Information regarding Cystic Fibrosis, the types of research being performed to finds its cure.  Learn more about gene therapy, and treatments for Cystic Fibrosis as well as volunteering opportunities.
The Center has many research laboratories dedicated to finding a cure for Cystic Fibrosis.  Meet the different lab directors, their lab members and the laboratories particular focus.
A complete list of publications from the Centers lab directors that are related to Cystic Fibrosis.
Apply for open positions at the Cystic Fibrosis Research Development Center.
Visit other websites of organizations and associations affiliated with Cystic Fibrosis.
Letter from the Director addressing the Centers continued plan for the future.

























Cystic Fibrosis

CF affects approximately 30,000 children and young adults.  It occurs in approximately one of every 3,200 live Caucasian births (in one of every 3,900 live births of all Americans.)  There are about 1,000 new cases of CF diagnosed each year.  Most individuals are diagnosed by the age of three, however, nearly eight percent of all newly diagnosed cases are 18 or older.  According to the CF Foundation's National Patient Registry, one half of all individuals with CF live to the age of 31, one half do not.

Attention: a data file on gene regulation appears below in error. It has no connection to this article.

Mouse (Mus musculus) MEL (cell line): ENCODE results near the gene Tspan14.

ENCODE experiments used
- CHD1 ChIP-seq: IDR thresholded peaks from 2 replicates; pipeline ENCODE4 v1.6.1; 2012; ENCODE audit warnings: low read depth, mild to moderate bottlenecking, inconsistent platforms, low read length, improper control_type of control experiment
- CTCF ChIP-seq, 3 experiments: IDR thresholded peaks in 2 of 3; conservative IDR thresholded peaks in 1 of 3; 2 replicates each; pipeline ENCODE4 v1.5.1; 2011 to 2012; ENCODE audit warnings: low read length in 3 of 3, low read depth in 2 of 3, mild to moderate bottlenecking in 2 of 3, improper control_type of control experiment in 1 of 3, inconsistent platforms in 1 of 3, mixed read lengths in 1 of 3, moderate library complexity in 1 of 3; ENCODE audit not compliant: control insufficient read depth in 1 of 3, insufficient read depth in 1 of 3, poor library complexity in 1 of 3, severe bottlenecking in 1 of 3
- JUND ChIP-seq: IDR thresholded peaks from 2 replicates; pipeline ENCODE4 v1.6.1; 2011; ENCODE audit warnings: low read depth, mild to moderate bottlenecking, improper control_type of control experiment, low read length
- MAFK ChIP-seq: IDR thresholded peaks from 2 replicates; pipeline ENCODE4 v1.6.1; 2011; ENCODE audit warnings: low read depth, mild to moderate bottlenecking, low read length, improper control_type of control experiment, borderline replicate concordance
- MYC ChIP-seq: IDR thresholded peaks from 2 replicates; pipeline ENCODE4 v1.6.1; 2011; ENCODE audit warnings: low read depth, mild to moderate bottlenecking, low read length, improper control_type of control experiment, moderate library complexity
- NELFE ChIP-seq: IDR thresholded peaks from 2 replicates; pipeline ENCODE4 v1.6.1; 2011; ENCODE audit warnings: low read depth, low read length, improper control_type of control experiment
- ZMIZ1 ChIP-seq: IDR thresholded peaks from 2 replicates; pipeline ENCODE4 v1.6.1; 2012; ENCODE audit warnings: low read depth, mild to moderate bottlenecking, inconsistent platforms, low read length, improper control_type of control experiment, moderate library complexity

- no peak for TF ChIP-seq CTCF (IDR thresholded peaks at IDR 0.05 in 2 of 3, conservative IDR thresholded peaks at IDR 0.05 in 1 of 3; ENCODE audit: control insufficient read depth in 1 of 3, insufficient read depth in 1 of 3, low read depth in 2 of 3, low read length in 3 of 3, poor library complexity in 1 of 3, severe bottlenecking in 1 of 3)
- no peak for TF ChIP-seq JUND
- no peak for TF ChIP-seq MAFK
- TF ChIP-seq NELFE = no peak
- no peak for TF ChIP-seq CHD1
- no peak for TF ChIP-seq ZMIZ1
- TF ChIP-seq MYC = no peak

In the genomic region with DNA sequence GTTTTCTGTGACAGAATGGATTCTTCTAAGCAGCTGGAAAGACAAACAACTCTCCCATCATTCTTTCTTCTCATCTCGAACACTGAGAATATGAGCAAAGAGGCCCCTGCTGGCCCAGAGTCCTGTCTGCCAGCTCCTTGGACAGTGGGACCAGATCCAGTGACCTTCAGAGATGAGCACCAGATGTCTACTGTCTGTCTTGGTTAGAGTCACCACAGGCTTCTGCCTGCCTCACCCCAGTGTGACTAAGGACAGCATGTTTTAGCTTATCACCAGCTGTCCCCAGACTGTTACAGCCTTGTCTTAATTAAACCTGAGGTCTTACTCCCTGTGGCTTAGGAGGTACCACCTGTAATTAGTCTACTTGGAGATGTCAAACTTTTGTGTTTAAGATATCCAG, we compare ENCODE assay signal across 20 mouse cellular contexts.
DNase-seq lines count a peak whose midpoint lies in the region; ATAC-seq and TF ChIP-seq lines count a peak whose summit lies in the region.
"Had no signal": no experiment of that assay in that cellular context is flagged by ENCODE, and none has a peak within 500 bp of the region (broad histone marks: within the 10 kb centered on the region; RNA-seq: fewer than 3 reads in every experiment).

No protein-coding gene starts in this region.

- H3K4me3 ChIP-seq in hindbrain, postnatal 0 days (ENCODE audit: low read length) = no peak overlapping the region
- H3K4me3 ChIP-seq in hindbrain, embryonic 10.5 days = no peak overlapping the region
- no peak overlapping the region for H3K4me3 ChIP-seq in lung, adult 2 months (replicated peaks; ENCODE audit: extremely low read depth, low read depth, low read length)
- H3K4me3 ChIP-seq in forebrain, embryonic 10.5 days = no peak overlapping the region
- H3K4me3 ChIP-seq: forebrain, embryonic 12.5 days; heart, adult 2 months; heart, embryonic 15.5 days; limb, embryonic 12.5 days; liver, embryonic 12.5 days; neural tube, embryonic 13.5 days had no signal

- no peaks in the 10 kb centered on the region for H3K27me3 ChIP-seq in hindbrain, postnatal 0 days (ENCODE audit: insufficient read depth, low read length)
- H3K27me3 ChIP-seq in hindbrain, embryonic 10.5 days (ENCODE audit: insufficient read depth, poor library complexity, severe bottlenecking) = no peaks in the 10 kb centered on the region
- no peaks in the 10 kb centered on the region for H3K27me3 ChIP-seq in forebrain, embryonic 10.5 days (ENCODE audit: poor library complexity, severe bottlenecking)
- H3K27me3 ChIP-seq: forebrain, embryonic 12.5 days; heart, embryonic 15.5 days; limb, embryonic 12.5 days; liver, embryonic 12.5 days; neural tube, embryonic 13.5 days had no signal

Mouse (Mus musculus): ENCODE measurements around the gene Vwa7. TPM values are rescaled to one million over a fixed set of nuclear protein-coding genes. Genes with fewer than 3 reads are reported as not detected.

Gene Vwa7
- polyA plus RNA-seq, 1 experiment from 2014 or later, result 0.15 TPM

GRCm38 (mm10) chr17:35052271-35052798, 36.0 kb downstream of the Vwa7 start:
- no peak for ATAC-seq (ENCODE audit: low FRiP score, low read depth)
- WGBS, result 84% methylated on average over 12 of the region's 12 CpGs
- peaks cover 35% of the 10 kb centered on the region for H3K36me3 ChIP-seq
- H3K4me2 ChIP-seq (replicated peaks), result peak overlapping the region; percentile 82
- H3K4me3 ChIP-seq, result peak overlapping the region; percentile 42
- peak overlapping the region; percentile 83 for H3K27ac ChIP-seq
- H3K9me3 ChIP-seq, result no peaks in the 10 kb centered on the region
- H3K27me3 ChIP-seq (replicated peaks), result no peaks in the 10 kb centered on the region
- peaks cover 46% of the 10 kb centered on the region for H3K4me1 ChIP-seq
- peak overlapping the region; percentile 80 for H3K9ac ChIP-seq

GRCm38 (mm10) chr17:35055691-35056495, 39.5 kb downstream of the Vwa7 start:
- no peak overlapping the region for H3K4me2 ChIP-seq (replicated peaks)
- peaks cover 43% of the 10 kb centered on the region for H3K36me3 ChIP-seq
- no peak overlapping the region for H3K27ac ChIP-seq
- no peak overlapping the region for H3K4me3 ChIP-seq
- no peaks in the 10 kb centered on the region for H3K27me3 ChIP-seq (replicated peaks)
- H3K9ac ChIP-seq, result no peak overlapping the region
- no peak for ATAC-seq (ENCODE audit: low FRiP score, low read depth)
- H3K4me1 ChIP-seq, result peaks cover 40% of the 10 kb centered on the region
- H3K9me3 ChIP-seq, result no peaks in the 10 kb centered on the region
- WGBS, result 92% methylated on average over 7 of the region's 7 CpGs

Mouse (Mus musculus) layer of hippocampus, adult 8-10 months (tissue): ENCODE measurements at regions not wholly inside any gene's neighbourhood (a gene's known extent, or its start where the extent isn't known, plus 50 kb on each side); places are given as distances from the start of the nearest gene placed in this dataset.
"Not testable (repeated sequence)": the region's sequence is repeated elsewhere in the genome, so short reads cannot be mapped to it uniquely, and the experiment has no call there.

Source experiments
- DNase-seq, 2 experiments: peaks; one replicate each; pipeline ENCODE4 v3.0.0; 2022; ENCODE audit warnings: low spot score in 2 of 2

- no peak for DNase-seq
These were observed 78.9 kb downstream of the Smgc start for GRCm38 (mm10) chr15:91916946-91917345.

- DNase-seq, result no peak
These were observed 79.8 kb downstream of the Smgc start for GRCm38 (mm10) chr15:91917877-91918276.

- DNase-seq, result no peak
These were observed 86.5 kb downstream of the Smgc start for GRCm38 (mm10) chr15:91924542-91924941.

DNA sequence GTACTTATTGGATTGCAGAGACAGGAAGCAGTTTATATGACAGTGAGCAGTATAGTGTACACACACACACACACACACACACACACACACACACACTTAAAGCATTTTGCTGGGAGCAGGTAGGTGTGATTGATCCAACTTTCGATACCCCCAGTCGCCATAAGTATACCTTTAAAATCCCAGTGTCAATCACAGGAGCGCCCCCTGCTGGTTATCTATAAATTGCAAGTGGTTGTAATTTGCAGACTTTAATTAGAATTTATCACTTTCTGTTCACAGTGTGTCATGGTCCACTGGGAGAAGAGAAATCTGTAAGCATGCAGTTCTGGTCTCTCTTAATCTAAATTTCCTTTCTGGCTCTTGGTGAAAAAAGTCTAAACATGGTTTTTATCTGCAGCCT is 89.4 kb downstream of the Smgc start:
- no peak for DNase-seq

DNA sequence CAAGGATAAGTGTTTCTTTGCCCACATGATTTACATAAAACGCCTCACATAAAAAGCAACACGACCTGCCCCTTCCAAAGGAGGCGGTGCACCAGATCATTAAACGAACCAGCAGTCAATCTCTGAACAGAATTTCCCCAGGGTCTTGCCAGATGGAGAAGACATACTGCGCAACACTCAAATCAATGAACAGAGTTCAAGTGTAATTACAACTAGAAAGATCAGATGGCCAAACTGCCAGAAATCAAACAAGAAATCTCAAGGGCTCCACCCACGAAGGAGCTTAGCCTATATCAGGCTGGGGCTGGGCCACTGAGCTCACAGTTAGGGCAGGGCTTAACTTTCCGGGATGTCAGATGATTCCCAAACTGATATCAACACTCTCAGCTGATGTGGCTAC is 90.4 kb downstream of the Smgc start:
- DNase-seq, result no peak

One in 31 Americans (one in 28 Caucasians) - more than 10 million people - is an unknowing, symptomless carrier of the defective gene.

An individual must inherit a defective copy of the CF gene - one from each parent - to have cystic fibrosis.  Each time two carriers conceive a child, there is a 25 percent chance that the child will have CF; a 50 percent chance that the child will be a carrier, and a 25 percent chance that the child will be a non-carrier.

CF has a variety of symptoms.  The most common are: very salty-tasting skin; persistent coughing, wheezing or pneumonia; excessive appetite but poor weight gain; and bulky stools.

The basic defect in CF cells is the faulty transport of sodium and chloride (salt) within epithelial cells - which line organs such as the lungs and pancreas - to their outer surfaces.

CF causes the body to produce an abnormally thick, sticky mucus.  This abnormal mucus clogs the lungs and leads to fatal infections.  The thick CF mucus also obstructs the pancreas, preventing enzymes from reaching the intestines to digest food.

The treatment of CF depends upon the stage of the disease  and which organs are involved.  One means of treatment, postural drainage (also called chest physical therapy [CPT]), requires vigorous percussion (by using cupped hands) on the back and chest to dislodge the thick mucus from the lungs.  Antibiotics are also used to treat lung infections and are administered intravenously, via pills, and/or medicated vapors which are inhaled to open up clogged airways.  When CF affects the digestive system, the body does not absorb enough nutrients.  Therefore, people with CF may need to eat an enriched diet and take both replacement vitamins and enzymes.



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